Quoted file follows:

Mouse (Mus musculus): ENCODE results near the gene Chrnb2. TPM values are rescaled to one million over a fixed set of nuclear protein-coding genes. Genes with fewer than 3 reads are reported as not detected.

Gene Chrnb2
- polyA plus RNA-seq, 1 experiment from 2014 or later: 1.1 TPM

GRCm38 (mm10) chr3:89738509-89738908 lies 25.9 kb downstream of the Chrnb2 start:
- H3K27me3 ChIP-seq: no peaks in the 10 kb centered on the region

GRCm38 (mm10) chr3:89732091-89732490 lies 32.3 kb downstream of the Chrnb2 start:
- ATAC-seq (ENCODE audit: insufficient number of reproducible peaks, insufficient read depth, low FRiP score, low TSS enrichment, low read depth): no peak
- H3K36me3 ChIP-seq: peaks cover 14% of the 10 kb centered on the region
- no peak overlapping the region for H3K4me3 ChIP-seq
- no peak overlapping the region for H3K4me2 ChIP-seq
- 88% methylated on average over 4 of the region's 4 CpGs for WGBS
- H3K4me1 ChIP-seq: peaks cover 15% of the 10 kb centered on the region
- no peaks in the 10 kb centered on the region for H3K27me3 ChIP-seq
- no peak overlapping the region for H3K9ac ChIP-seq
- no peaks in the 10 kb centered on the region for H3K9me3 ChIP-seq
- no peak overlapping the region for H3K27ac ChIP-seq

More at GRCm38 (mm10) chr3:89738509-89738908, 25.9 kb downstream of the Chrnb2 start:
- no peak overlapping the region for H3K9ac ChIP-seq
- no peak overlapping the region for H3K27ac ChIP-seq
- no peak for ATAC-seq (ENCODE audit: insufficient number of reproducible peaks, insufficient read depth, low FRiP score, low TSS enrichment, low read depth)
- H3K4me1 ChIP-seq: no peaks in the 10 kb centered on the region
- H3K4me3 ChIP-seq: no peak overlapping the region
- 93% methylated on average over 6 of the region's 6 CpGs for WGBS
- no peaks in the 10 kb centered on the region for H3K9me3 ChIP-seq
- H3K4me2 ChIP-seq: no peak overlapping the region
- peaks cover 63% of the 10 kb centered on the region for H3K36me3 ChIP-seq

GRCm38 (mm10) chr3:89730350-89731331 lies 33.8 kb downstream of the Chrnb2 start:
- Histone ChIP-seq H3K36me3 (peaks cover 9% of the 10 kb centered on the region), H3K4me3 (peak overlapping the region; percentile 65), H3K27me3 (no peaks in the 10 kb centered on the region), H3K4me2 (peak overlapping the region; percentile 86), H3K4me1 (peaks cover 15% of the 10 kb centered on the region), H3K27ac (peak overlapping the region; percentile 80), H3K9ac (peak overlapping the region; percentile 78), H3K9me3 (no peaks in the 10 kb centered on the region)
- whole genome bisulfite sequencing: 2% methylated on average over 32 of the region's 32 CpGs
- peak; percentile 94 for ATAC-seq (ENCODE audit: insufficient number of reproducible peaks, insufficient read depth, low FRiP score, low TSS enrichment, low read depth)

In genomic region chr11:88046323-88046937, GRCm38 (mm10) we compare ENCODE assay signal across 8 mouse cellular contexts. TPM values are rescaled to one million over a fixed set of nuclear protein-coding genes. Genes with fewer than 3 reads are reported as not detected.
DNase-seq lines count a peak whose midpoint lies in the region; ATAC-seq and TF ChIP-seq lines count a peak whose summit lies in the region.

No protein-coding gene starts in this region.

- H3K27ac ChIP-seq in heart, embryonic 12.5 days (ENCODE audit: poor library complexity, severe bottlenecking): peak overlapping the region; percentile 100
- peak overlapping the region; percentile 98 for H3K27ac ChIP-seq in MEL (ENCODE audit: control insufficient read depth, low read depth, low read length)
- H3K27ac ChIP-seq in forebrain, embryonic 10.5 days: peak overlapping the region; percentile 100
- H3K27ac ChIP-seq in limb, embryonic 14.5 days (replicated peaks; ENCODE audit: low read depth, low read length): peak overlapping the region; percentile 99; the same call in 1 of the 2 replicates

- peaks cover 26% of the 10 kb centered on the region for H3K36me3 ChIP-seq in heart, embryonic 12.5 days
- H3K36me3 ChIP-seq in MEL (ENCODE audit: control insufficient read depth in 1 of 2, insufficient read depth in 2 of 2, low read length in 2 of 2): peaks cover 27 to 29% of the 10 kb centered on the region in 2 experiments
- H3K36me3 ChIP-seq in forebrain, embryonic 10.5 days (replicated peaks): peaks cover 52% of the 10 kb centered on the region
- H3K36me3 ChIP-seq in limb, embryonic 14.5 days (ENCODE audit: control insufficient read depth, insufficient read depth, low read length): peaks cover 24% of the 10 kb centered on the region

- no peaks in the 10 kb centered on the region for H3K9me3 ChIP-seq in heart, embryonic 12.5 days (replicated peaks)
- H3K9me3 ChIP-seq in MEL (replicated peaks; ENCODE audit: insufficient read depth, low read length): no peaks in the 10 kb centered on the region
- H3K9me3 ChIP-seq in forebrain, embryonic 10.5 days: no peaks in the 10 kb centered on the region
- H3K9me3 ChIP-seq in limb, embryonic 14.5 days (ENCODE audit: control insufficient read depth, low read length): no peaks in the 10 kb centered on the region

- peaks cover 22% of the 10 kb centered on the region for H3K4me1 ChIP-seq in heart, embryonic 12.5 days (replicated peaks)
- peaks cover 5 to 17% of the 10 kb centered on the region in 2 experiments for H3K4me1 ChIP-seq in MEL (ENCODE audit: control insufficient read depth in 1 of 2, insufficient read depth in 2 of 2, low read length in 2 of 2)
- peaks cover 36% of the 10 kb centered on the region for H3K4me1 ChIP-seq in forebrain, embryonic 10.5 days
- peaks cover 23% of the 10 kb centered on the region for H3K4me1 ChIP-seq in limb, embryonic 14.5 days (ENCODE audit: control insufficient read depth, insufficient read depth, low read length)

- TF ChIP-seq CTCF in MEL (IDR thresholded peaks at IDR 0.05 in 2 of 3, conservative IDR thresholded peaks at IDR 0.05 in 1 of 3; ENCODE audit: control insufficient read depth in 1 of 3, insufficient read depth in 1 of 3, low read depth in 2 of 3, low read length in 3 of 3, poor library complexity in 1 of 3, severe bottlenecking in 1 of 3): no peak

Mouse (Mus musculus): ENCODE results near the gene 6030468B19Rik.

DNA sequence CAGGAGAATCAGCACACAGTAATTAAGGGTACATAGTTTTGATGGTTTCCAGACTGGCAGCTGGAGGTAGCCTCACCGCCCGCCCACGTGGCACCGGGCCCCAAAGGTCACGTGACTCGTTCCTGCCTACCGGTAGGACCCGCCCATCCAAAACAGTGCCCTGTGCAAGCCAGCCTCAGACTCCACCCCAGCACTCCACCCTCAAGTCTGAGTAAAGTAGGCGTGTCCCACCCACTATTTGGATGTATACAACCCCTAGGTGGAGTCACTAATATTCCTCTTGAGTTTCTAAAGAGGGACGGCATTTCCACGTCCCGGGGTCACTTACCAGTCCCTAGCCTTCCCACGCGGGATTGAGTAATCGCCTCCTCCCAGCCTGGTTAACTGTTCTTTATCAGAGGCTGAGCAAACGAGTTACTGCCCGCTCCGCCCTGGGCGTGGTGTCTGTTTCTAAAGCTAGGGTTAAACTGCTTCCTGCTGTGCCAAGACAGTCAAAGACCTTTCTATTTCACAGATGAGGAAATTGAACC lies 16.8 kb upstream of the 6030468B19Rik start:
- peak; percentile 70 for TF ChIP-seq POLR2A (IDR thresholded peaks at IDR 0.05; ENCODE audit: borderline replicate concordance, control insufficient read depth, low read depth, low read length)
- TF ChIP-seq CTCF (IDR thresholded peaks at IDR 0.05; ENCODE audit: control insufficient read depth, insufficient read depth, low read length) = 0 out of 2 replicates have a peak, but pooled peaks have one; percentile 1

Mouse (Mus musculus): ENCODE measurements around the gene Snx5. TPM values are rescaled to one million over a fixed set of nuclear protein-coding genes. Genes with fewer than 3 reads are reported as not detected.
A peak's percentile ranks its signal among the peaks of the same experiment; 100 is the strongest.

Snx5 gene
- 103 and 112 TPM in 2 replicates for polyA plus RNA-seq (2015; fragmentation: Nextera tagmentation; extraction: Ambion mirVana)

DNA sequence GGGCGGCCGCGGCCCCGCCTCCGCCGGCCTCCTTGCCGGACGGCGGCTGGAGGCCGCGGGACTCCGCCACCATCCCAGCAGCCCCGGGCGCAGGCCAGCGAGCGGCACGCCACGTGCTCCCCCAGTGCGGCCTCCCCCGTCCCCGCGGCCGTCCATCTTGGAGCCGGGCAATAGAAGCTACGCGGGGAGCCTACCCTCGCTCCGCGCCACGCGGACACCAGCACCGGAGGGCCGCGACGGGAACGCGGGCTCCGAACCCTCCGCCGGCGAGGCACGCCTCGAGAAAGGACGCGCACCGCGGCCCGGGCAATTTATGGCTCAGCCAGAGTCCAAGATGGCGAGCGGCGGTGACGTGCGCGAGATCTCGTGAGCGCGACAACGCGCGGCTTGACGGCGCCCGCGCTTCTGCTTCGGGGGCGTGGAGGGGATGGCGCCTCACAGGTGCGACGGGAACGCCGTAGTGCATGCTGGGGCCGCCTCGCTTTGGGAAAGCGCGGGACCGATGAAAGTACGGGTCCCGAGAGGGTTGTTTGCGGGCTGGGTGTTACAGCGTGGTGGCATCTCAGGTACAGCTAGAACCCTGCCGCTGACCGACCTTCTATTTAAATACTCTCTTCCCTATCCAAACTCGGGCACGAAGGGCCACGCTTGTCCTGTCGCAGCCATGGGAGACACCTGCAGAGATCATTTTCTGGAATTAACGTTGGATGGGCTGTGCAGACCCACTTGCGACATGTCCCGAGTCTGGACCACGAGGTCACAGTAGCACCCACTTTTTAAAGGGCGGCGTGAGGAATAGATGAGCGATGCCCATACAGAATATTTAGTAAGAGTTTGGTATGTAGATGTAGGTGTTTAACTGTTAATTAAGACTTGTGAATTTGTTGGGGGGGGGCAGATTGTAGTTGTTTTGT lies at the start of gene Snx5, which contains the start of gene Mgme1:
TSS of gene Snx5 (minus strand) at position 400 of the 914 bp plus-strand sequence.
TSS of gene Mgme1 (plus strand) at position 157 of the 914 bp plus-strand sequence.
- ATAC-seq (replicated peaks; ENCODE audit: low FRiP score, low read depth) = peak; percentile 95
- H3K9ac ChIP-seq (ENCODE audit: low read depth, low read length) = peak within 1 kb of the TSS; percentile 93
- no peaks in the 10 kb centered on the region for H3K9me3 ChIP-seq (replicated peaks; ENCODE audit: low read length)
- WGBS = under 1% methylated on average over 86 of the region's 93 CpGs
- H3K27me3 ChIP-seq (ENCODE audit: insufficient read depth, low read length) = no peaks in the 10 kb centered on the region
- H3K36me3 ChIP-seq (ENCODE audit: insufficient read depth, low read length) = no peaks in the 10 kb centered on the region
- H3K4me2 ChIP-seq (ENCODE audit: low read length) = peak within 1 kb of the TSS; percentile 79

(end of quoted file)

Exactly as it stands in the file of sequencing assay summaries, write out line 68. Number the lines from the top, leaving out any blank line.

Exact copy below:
- H3K4me2 ChIP-seq (ENCODE audit: low read length) = peak within 1 kb of the TSS; percentile 79